• Publications
  • Influence
Occupational exposure to chrysotile asbestos and cancer risk: a review of the amphibole hypothesis.
OBJECTIVES This article examines the credibility and policy implications of the "amphibole hypothesis," which postulates that (1) the mesotheliomas observed among workers exposed to chrysotileExpand
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Cadmium is a classic example of a ubiquitous trace element with an increasing exposure to industrial and general populations. The metal was discovered in 1817 by Strohmeyer in Germany. ProductionExpand
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The Case for a Global Ban on Asbestos
BACKGROUND All forms of asbestos are now banned in 52 countries. Safer products have replaced many materials that once were made with it. Nonetheless, many countries still use, import, and exportExpand
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A dose-response analysis and quantitative assessment of lung cancer risk and occupational cadmium exposure.
We performed a quantitative assessment of the risk of lung cancer from exposure to cadmium based on a retrospective cohort mortality study of cadmium-exposed workers. The study population consistedExpand
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Mortality among a cohort of U.S. cadmium production workers--an update.
A previous retrospective mortality study of 292 U.S. cadmium production workers employed for a minimum of 2 years showed increased mortality from respiratory and prostate cancer and from nonmalignantExpand
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Environmental epidemiologic investigation of the styrene-butadiene rubber industry. Mortality patterns with discussion of the hematopoietic and lymphatic malignancies.
A retrospective cohort mortality study and an industrial hygiene assessment were undertaken in two styrene-butadiene rubber producing facilities in eastern Texas. Occupational history records wereExpand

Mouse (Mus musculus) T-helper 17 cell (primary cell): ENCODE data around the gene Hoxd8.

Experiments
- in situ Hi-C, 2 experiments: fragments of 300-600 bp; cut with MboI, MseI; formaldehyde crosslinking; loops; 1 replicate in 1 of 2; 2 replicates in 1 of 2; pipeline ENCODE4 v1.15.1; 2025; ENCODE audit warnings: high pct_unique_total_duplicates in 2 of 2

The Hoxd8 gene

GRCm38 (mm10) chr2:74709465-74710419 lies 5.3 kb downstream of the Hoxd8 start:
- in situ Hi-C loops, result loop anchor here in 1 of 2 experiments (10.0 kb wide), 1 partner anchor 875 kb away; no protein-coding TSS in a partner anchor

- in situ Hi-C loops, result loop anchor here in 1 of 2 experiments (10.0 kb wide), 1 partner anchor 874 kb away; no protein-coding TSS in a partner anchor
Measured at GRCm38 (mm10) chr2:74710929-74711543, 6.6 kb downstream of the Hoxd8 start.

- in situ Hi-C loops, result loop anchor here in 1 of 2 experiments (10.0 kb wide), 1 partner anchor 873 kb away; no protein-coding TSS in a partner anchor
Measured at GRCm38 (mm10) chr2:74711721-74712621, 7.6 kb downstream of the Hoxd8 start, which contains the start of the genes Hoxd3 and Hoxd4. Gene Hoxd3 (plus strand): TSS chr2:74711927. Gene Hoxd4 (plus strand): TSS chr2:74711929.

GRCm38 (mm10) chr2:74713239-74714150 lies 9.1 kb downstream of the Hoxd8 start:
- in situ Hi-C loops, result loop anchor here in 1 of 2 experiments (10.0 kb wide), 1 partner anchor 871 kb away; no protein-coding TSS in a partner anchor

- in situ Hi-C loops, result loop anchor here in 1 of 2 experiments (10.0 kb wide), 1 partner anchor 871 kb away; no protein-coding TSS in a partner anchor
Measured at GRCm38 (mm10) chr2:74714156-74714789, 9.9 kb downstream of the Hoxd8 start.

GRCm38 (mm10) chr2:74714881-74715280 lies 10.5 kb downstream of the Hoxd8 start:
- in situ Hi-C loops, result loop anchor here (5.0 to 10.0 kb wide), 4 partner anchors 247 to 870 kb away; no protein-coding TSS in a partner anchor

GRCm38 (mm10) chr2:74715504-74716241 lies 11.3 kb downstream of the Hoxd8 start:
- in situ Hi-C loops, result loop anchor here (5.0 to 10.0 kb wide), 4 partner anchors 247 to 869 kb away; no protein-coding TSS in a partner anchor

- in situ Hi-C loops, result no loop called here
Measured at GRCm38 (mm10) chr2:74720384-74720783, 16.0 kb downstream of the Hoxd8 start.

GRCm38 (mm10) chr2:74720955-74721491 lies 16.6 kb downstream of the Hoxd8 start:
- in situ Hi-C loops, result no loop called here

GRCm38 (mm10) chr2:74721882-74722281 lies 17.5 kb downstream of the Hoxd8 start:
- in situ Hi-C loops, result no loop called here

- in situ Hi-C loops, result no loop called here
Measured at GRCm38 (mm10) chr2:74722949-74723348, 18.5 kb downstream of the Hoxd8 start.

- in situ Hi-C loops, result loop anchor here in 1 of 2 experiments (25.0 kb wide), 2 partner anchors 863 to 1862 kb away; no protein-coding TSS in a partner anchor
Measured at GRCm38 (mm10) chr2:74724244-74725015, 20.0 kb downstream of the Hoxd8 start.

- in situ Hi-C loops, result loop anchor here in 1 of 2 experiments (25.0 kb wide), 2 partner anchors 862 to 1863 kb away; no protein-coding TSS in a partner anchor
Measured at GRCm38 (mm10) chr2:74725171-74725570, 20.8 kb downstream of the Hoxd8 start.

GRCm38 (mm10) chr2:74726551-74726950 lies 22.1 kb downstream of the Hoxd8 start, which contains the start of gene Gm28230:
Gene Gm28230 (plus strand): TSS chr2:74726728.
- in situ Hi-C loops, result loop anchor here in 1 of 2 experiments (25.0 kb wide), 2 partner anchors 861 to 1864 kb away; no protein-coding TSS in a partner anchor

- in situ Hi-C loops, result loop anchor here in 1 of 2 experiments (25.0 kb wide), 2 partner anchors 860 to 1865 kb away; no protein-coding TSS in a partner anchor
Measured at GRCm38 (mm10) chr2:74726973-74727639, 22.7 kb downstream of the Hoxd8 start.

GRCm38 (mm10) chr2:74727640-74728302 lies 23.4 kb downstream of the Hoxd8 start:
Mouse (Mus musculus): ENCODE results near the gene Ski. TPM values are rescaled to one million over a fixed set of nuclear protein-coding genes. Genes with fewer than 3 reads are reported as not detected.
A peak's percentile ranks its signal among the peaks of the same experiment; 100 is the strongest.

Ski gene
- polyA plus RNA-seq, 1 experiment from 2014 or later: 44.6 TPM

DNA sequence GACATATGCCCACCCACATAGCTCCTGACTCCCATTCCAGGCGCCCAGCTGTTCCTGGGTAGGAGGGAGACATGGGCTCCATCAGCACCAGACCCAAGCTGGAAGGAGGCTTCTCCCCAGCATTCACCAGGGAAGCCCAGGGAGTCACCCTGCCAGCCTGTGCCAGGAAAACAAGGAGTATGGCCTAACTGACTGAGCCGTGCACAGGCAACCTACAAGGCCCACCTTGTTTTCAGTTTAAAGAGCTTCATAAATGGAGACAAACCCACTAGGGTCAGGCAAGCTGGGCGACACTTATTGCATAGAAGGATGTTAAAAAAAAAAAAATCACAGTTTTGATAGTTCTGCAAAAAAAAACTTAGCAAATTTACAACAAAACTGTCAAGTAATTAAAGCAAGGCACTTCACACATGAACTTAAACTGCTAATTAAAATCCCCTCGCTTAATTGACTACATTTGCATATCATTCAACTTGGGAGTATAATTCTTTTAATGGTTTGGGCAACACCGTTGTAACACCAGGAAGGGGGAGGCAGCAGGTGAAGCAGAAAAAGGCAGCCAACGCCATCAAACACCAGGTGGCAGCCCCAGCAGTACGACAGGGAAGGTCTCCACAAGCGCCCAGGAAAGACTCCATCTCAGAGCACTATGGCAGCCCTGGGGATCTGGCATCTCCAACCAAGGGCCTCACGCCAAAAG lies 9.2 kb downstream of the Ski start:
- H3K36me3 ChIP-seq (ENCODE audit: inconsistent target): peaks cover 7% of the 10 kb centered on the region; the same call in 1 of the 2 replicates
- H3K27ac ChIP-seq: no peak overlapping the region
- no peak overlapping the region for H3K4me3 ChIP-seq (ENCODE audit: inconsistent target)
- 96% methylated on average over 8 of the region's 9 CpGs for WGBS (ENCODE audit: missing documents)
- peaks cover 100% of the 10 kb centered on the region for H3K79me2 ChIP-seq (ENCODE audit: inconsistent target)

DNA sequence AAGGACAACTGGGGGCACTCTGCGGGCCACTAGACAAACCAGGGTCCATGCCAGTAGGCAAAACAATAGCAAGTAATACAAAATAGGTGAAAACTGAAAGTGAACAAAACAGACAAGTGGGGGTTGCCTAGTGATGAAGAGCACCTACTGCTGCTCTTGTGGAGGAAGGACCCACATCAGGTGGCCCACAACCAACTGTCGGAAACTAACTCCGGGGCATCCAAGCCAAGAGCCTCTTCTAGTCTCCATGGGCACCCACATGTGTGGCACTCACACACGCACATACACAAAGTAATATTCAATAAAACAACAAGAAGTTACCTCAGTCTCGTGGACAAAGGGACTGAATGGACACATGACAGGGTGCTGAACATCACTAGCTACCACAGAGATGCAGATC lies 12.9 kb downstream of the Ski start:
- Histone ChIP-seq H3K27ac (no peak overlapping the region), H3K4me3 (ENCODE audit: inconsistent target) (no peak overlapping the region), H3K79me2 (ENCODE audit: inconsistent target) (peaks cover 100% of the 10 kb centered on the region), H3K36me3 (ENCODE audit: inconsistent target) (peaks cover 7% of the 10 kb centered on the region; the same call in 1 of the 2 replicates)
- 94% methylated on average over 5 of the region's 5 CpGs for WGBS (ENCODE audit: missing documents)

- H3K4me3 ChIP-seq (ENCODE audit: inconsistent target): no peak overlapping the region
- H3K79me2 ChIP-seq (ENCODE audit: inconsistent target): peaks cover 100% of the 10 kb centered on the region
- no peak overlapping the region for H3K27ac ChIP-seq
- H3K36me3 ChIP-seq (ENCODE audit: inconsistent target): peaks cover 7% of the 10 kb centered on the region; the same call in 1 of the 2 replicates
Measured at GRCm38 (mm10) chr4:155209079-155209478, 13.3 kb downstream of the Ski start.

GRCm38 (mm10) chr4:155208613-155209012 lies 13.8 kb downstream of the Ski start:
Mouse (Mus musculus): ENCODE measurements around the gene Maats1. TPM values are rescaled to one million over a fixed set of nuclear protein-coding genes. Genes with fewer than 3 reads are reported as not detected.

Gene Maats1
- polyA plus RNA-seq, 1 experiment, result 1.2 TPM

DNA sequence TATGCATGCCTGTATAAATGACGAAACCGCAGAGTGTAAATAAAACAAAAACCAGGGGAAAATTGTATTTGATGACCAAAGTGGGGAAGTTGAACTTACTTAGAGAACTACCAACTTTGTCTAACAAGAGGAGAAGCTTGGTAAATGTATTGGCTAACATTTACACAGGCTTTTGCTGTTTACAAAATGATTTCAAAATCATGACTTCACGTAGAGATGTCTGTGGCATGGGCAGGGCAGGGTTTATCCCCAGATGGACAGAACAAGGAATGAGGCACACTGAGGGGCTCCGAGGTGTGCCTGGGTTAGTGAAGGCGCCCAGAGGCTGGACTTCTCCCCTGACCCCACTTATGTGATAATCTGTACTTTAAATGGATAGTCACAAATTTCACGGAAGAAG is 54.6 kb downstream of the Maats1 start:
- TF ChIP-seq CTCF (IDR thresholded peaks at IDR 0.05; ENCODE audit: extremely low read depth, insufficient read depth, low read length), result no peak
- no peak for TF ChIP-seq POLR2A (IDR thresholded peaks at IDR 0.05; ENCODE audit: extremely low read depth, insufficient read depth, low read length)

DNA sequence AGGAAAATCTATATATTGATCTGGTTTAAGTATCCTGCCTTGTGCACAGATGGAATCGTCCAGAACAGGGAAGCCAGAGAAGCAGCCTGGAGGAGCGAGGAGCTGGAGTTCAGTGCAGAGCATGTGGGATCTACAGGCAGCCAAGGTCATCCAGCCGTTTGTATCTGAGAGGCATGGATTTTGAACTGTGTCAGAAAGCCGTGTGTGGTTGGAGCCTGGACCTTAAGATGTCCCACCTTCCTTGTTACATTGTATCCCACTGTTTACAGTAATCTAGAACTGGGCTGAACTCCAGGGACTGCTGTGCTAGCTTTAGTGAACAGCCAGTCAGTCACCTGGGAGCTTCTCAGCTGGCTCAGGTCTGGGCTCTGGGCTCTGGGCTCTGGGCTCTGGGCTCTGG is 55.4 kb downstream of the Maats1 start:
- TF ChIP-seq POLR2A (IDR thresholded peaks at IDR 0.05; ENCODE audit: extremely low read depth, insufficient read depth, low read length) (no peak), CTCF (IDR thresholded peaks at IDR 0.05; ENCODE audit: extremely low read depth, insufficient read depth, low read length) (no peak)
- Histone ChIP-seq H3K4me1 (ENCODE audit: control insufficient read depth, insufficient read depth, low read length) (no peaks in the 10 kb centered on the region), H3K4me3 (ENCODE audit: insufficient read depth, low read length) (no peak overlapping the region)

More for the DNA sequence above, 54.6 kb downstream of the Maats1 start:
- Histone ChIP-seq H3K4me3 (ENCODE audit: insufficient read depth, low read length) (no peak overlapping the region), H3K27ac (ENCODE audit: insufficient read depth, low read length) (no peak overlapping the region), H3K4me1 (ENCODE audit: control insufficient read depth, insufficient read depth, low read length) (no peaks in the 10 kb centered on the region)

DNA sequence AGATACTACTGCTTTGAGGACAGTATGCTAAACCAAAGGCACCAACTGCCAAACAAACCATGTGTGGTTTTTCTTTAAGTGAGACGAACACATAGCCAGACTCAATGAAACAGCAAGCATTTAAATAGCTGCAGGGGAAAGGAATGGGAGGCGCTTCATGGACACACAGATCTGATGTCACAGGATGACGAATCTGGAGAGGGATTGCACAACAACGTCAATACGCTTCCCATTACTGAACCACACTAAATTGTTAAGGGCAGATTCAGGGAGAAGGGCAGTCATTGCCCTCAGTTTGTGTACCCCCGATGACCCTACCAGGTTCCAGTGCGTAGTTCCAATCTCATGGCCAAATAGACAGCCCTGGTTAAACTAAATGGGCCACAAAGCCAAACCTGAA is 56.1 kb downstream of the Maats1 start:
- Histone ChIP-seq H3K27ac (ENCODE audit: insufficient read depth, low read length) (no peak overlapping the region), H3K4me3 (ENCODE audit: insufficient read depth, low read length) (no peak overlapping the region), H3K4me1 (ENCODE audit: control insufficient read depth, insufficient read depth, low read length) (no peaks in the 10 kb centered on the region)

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The first suggestion that asbestos could be a carcinogen was made by Lynch and Smith in 1935,l as they had noticed an association between asbestosis and lung cancer. Since then, all forms ofExpand
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Asbestos in brakes: exposure and risk of disease.
  • R. Lemen
  • Medicine
  • American journal of industrial medicine
  • 1 March 2004
Asbestos has been incorporated into friction products since the early 1900s. Epidemiological studies have been equivocal in their analysis of the incidence of disease among mechanics servicingExpand
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Exposure of motor vehicle examiners to carbon monoxide: a historical prospective mortality study.
The National Institute for Occupational Safety and Health (NIOSH) investigated the health effects of chronic exposure to low concentrations of carbon monoxide by conducting a historical prospectiveExpand
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Chrysotile Asbestos as a Cause of Mesothelioma: Application of the Hill Causation Model
  • R. Lemen
  • Medicine
  • International journal of occupational and…
  • 1 April 2004
Abstract Chrysotile comprises over 95% of the asbestos used today. Some have contended that the majority of asbestos-related diseases have resulted from exposures to the amphiboles. In fact,Expand
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